Nothing but crazy talk in this post. For one thing, it’s back to that strange little collection of games about religion. I’ve added their updated forms as attachments if you don’t mind never getting back the hour or two of reading them. For another, the particular game is Daemon Lover which is overflowing with unconstructed narration, shifting authorities, soft mechanics, and absurdly high TMI, not to mention a cornucopia of objectification, or at least it looks like it must be.
It’s designed for multi-session play so a single session like this one can only be a sort of “poke poke” test to see if it has any traction, not a real playtest in the sense of seeing whether the whole thing works. I am especially uncertain whether the overall “story of the tribe” will actually work in the long run, as there is probably at least one way to work around or strategize out of the constraints that are supposed to allow various but inevitable means of coming to an end. I won’t be able to address that until I actually get to play through a bunch of Episodes.
I’ve always conceived of it as using miniatures, so the appearance of HeroForge in the interim is a nice addition to the design. You’re looking at Shkaiyaan, my character from play. Our tribe worshipped the Blood Goddess, with the wildcat as our totem, and this particular session (or Episode as it’s called in play) was set during winter. Therefore the characters were a bit more bundled up in clothes than they prefer to be during most of the year; that’s why the figure is somewhat bare under her fur cloak but also garbed practically enough for a running fight in the snow.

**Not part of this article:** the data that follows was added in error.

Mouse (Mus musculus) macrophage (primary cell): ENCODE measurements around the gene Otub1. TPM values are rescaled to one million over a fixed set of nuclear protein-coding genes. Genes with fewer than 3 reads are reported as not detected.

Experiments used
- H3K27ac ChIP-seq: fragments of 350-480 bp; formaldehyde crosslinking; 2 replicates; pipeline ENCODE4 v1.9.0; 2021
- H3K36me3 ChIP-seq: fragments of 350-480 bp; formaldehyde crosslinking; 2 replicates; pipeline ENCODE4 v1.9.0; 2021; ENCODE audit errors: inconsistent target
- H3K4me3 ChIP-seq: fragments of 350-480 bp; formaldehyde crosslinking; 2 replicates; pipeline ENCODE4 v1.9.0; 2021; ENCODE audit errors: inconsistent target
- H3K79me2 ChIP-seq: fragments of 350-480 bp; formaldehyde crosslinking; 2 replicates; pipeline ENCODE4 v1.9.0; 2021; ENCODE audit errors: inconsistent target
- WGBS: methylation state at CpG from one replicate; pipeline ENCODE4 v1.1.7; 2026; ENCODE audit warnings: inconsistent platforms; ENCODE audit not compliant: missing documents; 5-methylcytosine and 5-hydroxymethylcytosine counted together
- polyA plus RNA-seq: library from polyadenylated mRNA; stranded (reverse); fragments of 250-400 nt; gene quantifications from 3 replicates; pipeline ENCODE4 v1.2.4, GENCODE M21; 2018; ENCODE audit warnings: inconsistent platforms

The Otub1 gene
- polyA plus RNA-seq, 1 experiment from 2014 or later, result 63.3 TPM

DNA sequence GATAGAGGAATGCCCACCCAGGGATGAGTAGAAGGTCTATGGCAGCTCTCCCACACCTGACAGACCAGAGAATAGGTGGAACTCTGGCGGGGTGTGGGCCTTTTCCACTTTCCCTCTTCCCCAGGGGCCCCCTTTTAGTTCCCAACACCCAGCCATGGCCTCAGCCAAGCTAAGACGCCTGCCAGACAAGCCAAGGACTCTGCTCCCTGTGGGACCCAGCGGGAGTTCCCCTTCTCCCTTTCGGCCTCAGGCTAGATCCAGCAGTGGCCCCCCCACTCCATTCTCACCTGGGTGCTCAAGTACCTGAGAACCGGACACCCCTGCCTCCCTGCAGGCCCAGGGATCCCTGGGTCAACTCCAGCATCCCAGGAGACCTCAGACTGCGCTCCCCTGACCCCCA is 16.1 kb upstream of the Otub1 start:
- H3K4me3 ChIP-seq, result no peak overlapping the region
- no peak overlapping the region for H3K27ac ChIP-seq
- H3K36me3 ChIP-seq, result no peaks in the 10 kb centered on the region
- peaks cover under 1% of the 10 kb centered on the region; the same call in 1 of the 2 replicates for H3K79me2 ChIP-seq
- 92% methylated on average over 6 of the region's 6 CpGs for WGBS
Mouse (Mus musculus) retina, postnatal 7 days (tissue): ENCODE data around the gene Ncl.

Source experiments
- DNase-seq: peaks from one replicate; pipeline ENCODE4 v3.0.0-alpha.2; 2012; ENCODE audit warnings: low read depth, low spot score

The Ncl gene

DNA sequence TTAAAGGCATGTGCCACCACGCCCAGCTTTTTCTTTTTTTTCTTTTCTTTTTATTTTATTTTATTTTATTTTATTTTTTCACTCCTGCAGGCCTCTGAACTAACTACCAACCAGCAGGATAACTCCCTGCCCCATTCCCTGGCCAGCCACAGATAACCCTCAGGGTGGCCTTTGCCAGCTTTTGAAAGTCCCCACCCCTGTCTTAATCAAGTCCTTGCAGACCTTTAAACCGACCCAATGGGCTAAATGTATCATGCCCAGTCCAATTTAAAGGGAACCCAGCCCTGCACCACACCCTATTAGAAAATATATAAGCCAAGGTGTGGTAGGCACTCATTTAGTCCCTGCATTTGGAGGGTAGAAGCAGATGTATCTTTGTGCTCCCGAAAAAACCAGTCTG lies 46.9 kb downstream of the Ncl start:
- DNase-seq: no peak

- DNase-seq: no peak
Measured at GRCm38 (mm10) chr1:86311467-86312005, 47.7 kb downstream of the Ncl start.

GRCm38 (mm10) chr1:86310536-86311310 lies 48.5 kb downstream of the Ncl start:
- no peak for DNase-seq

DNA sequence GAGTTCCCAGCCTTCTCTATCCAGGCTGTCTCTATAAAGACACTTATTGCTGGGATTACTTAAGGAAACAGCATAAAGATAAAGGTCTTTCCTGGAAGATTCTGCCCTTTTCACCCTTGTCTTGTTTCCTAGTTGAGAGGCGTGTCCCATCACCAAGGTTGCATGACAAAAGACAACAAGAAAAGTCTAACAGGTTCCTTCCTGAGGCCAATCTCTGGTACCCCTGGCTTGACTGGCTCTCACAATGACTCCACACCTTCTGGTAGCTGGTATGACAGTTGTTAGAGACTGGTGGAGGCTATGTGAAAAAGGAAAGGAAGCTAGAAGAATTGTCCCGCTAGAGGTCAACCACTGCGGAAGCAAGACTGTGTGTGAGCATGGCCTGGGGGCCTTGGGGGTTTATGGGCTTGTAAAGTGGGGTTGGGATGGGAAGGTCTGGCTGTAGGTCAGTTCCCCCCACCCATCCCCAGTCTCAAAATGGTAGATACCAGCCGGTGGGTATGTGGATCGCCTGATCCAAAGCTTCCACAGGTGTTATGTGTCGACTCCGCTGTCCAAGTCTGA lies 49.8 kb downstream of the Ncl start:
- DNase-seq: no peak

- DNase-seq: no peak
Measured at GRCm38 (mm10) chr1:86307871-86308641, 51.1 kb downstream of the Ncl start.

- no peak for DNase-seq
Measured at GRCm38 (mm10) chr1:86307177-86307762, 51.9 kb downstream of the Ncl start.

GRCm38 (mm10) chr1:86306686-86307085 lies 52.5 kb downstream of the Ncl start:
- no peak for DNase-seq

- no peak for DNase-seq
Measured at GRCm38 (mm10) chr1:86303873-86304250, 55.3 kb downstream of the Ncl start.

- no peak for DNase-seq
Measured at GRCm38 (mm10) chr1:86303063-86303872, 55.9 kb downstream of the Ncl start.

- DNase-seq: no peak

Anyway, click if you dare. The game turned out frighteningly well in play, much better than a very early and untried design of mine typically does.
2 responses to “Scantily clad under our furs”
The rule about the demon
The rule about the demon lover being the player is striking. The character has a relationship with other characters and the fantasy world, but also with the player! This is a reflection of reality that I don't think is ever articulated. This casts me back to my early days as a teen, when I often felt very attached to my characters — in a sense I had an intense relationship with the character outside of play.
It does remind me of that.
It does remind me of that. Perhaps it's a way of transforming that teen or adolescent relationship into an adult form, especially the particularly adult form of breaking the social contract by engaging in the relationship.
One thing I wish I'd made clear in the video is that the intimate activity cannot be something that is otherwise deemed wrong. It can't be murder or inappropriate-age interactions, and it cannot harm anyone except insofar as they would feel hurt or betrayed because you did it and therefore damaged the image they have of you. It has to be taboo because it is taboo, and although perceived as something "central to our social identity," it does not in fact damage or negate some concrete aspect of the amazons' lifestyle, although it might symbolically defy it..